I’ve had an irrational fear of cat food ever since I was cruelly dared to eat some as a child. Kids are so mean. I totally would’ve forced some down, but something about the texture kicked my gag reflex into overdrive. At any rate, invasive cane toads in Australia would do well to share my aversion.
A few of tablespoons of the stuff at the edge of ponds attracts ferocious meat ants, a native species, which then gobble up baby cane toads, researchers report in the Journal of Applied Ecology.
Cat food is the latest weapon employed to combat the invasive amphibians, which were introduced in 1935 in an unsuccessful attempt to control beetles on sugarcane plantations, Owen Pye reports for the AP:
Early cane toad killing methods included whacking the creatures with golf clubs or cricket bats. In recent years, most groups dedicated to fighting the pests have turned to freezing or gassing them with carbon dioxide. Still, the toads' population continues to explode.
"A single toad can have 30,000 eggs in a clutch, so there's a heck of a lot of tadpoles turning into toads along the edge of a billabong," said Rick Shine, a professor of evolutionary biology at the University of Sydney who supervised the research. "You can literally have tens of thousands of toads emerging at pretty much the same time. They are vulnerable to meat ants if the colony discovers there is a source of free food."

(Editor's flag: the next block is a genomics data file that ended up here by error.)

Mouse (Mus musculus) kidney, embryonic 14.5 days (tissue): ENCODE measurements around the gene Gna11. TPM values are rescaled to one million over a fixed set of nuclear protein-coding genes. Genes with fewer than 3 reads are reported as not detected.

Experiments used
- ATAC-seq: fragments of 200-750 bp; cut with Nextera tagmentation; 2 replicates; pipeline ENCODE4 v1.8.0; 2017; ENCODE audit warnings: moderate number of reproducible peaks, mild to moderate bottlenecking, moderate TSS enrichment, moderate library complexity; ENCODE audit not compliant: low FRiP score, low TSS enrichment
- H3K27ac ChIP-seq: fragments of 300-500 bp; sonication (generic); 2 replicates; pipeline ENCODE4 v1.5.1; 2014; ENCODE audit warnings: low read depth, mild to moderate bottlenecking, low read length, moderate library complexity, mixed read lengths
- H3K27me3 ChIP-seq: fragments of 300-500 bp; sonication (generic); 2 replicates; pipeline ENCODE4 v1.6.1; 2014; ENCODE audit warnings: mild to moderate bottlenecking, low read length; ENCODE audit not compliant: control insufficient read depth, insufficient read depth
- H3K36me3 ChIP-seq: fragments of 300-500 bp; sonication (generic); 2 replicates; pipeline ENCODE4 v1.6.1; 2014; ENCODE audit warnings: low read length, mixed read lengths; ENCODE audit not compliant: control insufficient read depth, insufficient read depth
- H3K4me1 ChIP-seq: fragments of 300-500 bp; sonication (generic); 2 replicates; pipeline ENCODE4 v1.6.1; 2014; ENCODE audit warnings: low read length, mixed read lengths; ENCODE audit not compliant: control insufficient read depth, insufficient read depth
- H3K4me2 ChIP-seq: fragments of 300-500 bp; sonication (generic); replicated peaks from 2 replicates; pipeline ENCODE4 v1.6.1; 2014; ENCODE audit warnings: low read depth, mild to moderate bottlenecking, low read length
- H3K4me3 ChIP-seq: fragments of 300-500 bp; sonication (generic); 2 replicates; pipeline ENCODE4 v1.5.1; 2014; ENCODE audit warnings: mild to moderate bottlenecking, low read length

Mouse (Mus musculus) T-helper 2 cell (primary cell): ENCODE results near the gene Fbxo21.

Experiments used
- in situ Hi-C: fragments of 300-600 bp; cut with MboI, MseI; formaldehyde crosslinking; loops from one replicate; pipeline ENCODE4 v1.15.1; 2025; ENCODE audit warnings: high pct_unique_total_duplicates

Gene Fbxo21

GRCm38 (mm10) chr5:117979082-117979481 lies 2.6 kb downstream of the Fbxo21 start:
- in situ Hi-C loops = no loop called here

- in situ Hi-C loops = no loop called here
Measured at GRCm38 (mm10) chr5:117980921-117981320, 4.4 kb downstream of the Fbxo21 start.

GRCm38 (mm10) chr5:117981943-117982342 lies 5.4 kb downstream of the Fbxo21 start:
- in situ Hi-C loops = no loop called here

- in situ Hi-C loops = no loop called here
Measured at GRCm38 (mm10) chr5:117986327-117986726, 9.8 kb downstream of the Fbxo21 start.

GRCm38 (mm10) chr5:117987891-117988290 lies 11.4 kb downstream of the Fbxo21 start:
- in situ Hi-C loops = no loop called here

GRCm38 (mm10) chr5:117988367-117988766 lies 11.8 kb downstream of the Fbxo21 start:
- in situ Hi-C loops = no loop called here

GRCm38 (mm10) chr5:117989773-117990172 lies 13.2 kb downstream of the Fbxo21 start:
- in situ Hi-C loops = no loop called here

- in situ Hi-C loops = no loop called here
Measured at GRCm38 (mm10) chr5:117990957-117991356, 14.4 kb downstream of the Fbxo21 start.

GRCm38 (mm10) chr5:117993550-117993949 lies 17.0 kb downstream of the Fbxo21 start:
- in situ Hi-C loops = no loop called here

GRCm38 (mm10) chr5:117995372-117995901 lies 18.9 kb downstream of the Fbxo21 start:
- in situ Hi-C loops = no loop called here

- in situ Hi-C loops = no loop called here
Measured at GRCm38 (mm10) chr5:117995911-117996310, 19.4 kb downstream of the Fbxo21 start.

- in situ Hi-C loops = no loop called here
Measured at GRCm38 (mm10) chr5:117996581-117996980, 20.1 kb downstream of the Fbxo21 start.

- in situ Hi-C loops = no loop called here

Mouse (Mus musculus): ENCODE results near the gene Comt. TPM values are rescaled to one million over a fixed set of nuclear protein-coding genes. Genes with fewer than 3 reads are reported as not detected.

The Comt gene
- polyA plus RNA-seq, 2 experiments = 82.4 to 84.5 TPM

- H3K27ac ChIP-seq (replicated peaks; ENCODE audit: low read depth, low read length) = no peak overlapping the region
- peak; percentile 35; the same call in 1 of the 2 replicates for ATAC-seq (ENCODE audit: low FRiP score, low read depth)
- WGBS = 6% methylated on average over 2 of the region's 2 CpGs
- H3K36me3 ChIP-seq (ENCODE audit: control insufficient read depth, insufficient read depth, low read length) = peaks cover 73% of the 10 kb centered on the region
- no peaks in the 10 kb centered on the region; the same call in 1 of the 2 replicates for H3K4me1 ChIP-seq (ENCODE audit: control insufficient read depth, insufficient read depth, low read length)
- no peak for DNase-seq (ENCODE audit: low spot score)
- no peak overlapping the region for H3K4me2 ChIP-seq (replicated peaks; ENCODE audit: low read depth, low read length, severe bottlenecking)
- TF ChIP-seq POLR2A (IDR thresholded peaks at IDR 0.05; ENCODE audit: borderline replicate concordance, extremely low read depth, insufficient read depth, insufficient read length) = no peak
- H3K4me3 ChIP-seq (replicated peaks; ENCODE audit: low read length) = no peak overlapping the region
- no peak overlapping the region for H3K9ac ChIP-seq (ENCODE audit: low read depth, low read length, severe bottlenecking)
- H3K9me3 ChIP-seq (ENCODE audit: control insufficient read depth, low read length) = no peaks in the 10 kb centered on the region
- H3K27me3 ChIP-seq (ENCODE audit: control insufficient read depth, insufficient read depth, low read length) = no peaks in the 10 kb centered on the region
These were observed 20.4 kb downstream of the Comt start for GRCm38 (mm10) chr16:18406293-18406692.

The toads and ants are about the same size, but "It's a pretty unequal fight," Shine told the AP. "The toads have this terribly stupid response to attack — which is just to freeze and do nothing."
Shine’s team studied tens of thousands of cane toads coming out of cat-food lined ponds over a three-month period in 2008. Meat ants attacked 98 percent of the amphibians within two minutes, and more than half of the toads died immedietly. Of the toads that escaped, 88 percent died within a day from battle wounds.
The researchers believe it’ll take more than cat food to eradicate the cane toad, but it doesn’t hurt to have more weapons (though the toads might disagree).